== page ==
In July 2005, I was one of 12-person delegation to visit San Cristobal de las Casas and nearby communities in Chiapas.

Our visit included meeting with local and international social and economic justice groups ranging from Chiapas Peace House (an organization that supports overseas volunteers) to CEDICI (a research and advocacy group that investigates into the Mexican military’s oppression of autonomous communities). We visited a vocational training school for indigenous youth so we could see how the next generation acquires skills to bring back to their communities, so that they may be autonomous and independent of government agencies.
4 mexican coffee farmers
We were also fortunate enough to stay the night in Chixilon with a community affiliated with Las Abejas, a non-violent group with similar principles to the Zapatistas. In accordance with the community’s needs, we brought with us medical supplies and other provisions to improve their water storage system. We also visited Acteal, a community who lost 45 members to an attack by paramilitaries, with the aid of the Mexican military, in 1997. It is highly likely that the attack was a response to the community’s quest for autonomy and independence from a corrupt government. We were all deeply inspired by the determination for true justice, and rebellious dignity of the people that we met at Acteal.

One particular woman at Acteal, who had introduced us to the women’s handicraft cooperative, recounted the murder of her brother and father in the 1997 massacre. Speaking only her native tongue of Tzetzal at the time, the event provoked her to learn Spanish, make contacts in nearby cities and organize a women’s handicrafts cooperative to revive and bring economic independence to her community.

Despite the benefits of Fair Trade, many potentials remain to be fulfilled. Indeed, despite getting the certified fair trade price of US$1.26 per pound of unroasted coffee beans, the community that we visited must still walk up to 2 hours to the nearest source of marginally potable water in the dry season. Moreover, with the global price of coffee rising, Fair Trade prices are beginning to be less lucrative for farmers, many of whom are tempted to avoid the processes of fair trade and cooperative participation and selling to middlemen (locally called coyotes) instead. Although in the short term, this means less work for the farmers, it leads to the loss of their Fair Trade certification and leaves them vulnerable to the price fluctuations determined by the coyotes.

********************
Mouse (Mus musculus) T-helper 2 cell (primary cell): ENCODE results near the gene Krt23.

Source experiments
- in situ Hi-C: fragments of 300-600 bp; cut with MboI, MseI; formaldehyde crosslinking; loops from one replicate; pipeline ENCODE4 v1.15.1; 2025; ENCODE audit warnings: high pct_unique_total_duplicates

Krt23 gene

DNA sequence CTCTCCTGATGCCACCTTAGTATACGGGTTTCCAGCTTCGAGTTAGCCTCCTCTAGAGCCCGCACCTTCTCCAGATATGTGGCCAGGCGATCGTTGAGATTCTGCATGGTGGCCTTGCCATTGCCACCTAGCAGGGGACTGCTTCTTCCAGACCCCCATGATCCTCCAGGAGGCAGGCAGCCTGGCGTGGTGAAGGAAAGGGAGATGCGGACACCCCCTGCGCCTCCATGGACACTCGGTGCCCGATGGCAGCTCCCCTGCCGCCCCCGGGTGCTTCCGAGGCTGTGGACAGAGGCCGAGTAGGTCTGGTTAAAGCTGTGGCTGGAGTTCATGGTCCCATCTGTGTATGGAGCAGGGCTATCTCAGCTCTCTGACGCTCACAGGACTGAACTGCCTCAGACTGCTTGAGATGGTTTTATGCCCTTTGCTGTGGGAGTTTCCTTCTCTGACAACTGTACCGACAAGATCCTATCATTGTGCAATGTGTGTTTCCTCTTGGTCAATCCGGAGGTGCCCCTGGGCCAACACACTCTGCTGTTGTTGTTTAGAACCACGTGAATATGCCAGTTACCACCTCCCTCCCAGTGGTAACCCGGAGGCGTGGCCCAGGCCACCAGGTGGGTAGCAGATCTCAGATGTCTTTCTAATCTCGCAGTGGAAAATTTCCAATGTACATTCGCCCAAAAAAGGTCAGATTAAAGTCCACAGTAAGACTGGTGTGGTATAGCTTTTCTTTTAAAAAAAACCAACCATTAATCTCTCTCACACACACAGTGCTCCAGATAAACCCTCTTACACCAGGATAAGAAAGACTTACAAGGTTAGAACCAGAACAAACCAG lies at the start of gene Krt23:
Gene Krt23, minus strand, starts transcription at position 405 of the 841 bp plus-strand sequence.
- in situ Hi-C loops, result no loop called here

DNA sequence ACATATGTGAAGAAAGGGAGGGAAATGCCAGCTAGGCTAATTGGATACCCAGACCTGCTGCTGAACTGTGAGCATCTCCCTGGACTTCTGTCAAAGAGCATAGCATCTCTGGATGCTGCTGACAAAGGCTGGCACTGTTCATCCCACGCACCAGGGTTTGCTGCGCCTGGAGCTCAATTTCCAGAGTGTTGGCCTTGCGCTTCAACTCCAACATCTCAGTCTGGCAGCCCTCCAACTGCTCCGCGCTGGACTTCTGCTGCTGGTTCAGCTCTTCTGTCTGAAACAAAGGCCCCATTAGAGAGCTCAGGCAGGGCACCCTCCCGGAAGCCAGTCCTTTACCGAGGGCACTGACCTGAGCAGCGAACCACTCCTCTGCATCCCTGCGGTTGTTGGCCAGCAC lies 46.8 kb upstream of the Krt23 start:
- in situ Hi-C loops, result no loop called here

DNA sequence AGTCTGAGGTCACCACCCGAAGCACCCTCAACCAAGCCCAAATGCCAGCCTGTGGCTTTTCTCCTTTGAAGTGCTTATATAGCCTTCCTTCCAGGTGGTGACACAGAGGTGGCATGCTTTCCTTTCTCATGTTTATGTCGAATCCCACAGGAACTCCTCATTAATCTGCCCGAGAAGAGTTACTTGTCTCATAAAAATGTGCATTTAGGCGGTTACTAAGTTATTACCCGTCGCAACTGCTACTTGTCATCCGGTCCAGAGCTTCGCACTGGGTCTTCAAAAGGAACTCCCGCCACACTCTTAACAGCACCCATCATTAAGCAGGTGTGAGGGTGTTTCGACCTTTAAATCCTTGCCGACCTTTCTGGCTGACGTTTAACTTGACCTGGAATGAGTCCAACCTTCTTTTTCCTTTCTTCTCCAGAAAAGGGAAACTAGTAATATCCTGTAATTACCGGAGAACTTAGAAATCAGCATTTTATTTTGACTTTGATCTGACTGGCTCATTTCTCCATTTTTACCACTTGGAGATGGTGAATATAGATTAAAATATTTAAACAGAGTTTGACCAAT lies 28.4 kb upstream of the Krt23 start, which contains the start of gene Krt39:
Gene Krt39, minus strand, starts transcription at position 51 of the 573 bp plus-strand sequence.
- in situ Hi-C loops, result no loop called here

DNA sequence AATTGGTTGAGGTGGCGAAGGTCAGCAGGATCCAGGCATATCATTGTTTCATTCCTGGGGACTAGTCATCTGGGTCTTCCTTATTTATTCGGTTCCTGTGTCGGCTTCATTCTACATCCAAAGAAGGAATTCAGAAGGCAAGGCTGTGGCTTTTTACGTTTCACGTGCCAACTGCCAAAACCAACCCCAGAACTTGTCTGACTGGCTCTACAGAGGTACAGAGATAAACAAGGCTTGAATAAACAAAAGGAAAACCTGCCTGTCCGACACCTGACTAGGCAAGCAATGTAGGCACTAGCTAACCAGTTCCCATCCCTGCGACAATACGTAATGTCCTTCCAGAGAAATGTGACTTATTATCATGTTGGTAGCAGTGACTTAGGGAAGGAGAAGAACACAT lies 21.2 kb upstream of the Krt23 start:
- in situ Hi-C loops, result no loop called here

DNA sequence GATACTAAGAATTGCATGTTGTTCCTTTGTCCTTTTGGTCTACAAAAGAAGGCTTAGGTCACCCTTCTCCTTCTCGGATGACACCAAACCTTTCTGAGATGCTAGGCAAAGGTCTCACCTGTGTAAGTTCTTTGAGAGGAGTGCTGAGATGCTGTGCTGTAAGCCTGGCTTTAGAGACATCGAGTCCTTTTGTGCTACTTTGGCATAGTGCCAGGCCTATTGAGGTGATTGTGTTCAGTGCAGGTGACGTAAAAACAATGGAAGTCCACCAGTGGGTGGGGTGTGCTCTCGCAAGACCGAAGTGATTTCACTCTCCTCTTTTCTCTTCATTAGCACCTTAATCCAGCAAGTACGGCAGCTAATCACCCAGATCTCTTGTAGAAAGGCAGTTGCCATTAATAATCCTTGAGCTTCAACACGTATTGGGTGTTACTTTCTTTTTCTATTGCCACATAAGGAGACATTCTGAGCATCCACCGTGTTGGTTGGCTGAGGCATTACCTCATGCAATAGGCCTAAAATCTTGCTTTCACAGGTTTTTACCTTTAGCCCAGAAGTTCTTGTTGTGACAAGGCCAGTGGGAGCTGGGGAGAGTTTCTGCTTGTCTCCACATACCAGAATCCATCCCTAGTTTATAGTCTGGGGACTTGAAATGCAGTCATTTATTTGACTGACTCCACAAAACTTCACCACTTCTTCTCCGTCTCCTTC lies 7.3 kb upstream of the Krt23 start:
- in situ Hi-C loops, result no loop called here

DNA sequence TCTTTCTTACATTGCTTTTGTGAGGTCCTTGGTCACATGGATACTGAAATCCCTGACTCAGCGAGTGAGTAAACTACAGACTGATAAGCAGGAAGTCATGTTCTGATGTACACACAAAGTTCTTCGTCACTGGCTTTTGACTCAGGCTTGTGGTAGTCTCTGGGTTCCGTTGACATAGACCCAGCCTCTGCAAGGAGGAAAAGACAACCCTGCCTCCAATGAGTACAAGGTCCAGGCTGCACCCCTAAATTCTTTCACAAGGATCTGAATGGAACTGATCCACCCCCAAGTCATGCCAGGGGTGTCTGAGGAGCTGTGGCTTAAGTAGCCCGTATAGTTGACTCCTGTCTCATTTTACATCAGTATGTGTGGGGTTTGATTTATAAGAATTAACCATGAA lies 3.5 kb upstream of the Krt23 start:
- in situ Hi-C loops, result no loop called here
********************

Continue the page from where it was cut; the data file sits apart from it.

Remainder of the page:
Because of the recovering prices of conventional coffee on the international market, the next few years will be testing for the Fair Trade communities to continue to comply with the Fair Trade regulations. Many communities also face labour shortages due to the migration of young people to urban areas in search of waged labour. These were some of the concerns that the community shared with us that consumers usually give limited thought

The delegation provided a valuable opportunity for a reciprocal interaction between consumers and coffee growers, the complexities of which go far beyond a cup of coffee. Visits like ours are a small but significant way of showing solidarity with people struggling for justice and freedom. Perhaps this is a future direction for the Fair Trade movement, one in which the consumer looks beyond the latte in their hands and indeed, all goods, creating a new global economy which brings consumers and producers together in the fight for justice and sustainability.


Read more about Brewing Hope

Find out which cafes near you use fair trade coffee

Learn more about Fair Trade from Trade Aid and the Fair Trade Assosciation of Australia and New Zealand